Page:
Many years later I remember eating the winter kitchen stifado and crying inside. Because the main ingredient of stifado is rabbit.

Conversations at an Interview

Alberton in the seventies was already blown wide open when one of the Greek community’s sons underwent gender reassignment surgery. In his teens he became a she. There was never any malicious talk that I can remember from that conservative community. There were no hushed whispers when she came to church.

We used to be friends when we were preteens, but then drifted apart. Nothing was forced, and they were a lovely family.

One day my father was interviewing for a post in the company. It was an administrative position, one that would normally be filled by a woman. It’s interesting how gender roles were so fixed in those days, and still we struggle to break them down. South African women were only empowered to vote in 1943. In the years when my father was active on the community there were no woman on the committee. Woman had defined roles, catering in the hall, preparing the bier of Christ, the epitaphio for Good Friday and other important events.

And in those times here was my father interviewing, quite fairly, a gay man for a woman’s post. No doubt my father sat at his ash wood desk with a folio of foolscap pages to make notes. He would have had some questions prepared, written untidily because although he wrote right handed, he was born left handed and all of society forced him to change. Being left handed was too close to the devil, too sinister. While interview, or chairing meetings, he would unnerve people by changing pen from right to left and continue writing.

He would always ask about education and achievements at school, because they were important. Playing sport was a good indicator of social integration. Church attendance was more important than what religion a potential employee followed; I am not sure if Jehovah’s Witnesses were ever employed. I have a feeling they were, but that religion was never discussed at work. Family life was another topic to be covered in the interview. I am not sure how that would have been answered by the gay candidate. It was acceptable in a manner of speaking in those days to declare yourself gay, but not to live with a lover. Of course, marriage to that lover was unheard of, and sodomy was still a crime in the Republic of South Africa.

The candidate was a good option for the job. Well educated, a sportsman, churchgoing and well spoken. My father let him leave.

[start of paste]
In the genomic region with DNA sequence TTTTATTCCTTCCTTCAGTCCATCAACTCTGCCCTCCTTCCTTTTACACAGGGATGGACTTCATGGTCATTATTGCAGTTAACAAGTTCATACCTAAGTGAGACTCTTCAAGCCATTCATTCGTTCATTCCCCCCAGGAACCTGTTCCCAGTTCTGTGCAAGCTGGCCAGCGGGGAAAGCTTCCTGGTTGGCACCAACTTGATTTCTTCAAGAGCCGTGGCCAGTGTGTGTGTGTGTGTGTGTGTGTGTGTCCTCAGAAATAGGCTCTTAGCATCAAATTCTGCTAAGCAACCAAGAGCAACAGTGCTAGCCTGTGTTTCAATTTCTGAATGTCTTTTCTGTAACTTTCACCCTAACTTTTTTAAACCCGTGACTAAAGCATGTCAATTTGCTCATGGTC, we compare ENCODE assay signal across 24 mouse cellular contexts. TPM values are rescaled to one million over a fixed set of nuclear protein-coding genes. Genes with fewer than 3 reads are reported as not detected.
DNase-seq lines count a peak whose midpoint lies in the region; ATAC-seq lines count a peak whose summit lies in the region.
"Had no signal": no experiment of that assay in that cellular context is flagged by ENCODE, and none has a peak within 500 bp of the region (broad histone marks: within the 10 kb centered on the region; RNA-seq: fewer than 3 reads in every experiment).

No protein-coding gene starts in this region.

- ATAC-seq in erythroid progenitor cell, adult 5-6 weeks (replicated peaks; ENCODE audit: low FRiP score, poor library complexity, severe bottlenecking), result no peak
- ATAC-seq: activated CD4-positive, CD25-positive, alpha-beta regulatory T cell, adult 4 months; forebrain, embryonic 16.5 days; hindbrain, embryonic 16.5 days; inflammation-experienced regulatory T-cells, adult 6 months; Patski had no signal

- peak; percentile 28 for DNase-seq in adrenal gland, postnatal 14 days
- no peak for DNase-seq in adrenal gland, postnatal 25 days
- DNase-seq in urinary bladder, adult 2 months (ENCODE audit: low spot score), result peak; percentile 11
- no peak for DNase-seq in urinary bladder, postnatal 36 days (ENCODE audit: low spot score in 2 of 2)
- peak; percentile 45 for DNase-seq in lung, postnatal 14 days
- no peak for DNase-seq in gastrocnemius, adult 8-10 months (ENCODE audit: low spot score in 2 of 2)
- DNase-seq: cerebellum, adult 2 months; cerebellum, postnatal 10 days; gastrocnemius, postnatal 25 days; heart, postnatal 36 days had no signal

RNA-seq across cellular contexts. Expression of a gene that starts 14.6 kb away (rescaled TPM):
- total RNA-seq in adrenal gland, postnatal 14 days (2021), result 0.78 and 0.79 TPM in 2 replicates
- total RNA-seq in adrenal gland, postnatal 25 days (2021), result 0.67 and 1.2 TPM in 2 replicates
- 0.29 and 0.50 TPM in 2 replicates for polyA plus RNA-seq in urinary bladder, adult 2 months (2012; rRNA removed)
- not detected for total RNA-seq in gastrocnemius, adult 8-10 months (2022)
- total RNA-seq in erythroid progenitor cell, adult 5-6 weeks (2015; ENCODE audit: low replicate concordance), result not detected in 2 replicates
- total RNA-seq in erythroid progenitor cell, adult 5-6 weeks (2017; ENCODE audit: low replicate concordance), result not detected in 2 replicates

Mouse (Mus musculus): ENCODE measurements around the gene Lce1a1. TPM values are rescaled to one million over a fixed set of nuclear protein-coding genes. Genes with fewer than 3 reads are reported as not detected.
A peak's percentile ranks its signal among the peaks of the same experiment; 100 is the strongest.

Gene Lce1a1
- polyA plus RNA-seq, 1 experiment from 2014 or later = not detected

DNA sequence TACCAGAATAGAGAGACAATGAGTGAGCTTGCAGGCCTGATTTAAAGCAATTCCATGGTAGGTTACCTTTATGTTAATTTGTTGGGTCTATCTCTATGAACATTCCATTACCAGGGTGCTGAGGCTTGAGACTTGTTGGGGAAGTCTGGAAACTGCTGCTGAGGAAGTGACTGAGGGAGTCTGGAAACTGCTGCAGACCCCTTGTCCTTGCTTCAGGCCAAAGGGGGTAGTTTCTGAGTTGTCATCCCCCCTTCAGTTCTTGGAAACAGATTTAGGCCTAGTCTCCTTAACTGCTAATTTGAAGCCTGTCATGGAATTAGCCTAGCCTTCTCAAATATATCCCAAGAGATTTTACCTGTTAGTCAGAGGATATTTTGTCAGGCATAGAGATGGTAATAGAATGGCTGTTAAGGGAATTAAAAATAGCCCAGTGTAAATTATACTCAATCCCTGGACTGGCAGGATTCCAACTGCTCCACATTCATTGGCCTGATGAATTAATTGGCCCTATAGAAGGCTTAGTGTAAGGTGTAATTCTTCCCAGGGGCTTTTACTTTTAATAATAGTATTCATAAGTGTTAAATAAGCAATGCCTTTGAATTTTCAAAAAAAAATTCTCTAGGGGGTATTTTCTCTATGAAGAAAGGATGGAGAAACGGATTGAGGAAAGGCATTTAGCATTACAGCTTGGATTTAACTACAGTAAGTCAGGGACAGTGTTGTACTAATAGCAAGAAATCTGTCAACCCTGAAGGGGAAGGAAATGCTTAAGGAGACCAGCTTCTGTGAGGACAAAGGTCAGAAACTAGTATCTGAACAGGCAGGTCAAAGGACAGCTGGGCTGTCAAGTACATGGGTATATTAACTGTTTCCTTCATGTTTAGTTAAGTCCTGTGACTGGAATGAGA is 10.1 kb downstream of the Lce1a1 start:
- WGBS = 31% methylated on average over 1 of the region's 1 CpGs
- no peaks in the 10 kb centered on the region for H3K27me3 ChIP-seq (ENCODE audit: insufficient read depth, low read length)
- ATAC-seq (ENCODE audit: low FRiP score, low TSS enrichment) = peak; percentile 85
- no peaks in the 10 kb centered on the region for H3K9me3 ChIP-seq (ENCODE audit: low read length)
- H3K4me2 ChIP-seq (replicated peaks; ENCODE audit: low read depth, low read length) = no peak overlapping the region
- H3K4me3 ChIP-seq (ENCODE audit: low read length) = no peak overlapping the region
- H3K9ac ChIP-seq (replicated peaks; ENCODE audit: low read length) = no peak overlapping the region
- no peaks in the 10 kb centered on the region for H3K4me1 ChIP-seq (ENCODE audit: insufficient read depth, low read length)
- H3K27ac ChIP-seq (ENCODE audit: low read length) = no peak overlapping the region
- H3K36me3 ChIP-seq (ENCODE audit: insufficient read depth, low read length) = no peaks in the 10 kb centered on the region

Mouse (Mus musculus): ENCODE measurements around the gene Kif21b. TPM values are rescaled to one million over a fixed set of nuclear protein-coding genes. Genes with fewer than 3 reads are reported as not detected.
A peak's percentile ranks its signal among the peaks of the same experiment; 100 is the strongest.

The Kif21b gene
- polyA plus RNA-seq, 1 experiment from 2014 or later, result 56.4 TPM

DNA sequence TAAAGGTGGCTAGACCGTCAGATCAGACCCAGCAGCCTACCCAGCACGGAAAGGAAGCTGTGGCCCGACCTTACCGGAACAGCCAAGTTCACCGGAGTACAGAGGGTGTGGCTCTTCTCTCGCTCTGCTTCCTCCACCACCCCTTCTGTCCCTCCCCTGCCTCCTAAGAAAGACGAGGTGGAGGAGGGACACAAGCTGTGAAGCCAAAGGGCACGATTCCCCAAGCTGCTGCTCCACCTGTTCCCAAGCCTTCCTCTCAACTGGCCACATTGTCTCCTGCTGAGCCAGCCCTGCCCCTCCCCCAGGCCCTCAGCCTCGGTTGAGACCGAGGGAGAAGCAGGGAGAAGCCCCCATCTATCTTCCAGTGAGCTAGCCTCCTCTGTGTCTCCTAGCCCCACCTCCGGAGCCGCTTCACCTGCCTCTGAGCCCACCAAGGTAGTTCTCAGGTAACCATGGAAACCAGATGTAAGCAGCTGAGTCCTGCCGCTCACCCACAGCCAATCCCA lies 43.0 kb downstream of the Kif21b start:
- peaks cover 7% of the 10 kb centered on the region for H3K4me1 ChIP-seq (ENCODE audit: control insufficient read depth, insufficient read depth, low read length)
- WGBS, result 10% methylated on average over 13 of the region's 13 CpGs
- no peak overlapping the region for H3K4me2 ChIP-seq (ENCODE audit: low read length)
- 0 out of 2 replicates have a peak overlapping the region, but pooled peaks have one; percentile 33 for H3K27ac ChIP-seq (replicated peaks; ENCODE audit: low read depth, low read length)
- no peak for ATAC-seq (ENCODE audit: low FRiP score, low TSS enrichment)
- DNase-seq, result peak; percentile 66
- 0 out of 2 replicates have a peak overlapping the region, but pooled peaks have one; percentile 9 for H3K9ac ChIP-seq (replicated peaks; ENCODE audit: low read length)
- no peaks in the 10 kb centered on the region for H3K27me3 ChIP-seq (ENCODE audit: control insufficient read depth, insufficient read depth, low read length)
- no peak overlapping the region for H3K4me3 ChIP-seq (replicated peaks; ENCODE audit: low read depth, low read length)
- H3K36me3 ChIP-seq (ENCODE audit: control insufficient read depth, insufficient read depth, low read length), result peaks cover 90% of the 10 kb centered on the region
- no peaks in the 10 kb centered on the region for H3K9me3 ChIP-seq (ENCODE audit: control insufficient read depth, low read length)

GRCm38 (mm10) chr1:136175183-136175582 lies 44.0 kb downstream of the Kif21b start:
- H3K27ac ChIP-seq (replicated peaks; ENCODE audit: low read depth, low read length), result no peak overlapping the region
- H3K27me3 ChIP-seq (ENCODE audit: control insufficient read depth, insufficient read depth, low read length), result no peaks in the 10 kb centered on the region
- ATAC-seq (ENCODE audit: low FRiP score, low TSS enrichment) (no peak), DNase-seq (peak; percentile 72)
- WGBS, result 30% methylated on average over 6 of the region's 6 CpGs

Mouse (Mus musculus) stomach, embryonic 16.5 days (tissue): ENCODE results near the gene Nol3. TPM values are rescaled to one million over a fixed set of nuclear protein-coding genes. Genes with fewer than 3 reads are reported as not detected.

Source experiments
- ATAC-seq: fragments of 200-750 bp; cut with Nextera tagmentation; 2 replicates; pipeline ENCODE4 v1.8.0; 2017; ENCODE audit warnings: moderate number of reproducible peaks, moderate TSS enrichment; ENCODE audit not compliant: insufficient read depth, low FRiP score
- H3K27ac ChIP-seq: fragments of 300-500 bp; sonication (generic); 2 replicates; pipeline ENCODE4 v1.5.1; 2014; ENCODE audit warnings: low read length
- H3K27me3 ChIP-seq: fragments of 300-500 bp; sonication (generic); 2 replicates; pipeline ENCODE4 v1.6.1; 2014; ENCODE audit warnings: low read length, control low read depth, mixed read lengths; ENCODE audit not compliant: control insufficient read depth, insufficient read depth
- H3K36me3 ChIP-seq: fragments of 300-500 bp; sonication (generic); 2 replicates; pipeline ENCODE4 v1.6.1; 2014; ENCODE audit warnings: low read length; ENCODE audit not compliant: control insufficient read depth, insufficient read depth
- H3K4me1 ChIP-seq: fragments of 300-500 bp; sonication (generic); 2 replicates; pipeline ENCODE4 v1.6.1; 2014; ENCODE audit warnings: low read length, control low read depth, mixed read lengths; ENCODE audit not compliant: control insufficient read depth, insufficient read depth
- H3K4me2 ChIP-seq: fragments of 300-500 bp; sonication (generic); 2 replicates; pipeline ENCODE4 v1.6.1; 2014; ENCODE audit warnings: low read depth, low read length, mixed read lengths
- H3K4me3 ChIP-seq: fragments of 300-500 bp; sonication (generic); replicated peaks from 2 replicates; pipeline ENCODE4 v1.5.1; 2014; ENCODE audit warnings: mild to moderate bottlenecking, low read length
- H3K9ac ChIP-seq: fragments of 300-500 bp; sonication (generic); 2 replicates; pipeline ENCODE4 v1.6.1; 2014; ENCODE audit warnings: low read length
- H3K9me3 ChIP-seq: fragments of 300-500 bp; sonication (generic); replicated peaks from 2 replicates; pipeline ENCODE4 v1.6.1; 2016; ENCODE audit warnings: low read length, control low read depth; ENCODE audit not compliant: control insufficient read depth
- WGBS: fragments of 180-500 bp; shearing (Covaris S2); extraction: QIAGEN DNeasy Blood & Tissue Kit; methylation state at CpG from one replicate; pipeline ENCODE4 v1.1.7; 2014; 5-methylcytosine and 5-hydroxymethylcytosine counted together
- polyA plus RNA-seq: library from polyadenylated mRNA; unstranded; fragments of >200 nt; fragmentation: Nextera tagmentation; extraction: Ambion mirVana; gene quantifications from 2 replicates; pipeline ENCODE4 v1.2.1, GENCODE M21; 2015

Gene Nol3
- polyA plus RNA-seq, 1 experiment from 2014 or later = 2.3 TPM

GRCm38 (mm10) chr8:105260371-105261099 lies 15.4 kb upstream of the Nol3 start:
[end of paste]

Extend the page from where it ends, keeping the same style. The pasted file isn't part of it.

He called in his senior secretary. Prim and proper, she sat down.

“Yes, Mr Peter?”

“He is a good candidate. But I will not take him. I am worried about you girls.”

Conversations while Walking

The best time we had together was when we walked. We never walked together in Durban. It was too hot for my father, and he used to get chest pain in the heat. Also, to be fair, I work in Durban and I would rush off early to work and come back late.

We used to walk at Mbona. We would walk past the stables down the valley, over the dam wall and up through the wattle and pine plantation past my brother John’s place for coffee. Then we would contour in the grassland, past the zebra that always hide in a hollow and back onto the main road to our house.

Walking at home in Alberton was fun, because it was with the dogs. They would lead the way and set the pace. There were certain houses with enemy dogs that always required a stand of aggression, and there were other gates and poles that required a territorial marking. His attorney’s house always required the dog to mark with something more solid. The house was the last in the suburb without a fence, so it was easy to let the dog make a mark in the open. It was an abvious calling card.

We also walked in Astros. I only remember really hot days with early walks, past the village shops that were still closed, past the harbour with yachts lying unmoving in the still blue water. Past the Duck House in the middle of the harbour, and the amphitheatre at the edge of the harbour. Up the hill, with a rest at the church and sometimes to light a candle, then downhill, back into the village. Now the bakery was open and the heavy smell of fresh bread and pastries would force us to stop to buy breakfast; then laden with bags we would walk the few blocks home and devour the fresh bread with fig jam and share the apple pastries.

The best place to walk was Kakouri. He was always so happy heading off into the plain. Down the avenue of plane trees, the village fresh in the morning, the earthy smell of sheep not yet fermented in the day’s heat. After a while he would turn left into the fields, along a sand road, then left again to slowly walk up a long hill to the original spring of the village which still trickled fresh sweet water. He would stop for a drink and then continue up to the church of Agio Dimitri and then backtrack into a small ravine that separated the village from the mountain of Analipsi. From there onto a tar road studded with sheep droppings and into Keza’s Cafe, where the men were already sitting in the shade of the pergola covered with vines as old as the shop. Some were drinking coffee; a few others would always be nursing a brandy. The usual group was always chatty. More often than not someone who was not regular would come by, be offered a coffee and information would be exchanged.

I am sure the same happened at the socialist cafe up the road.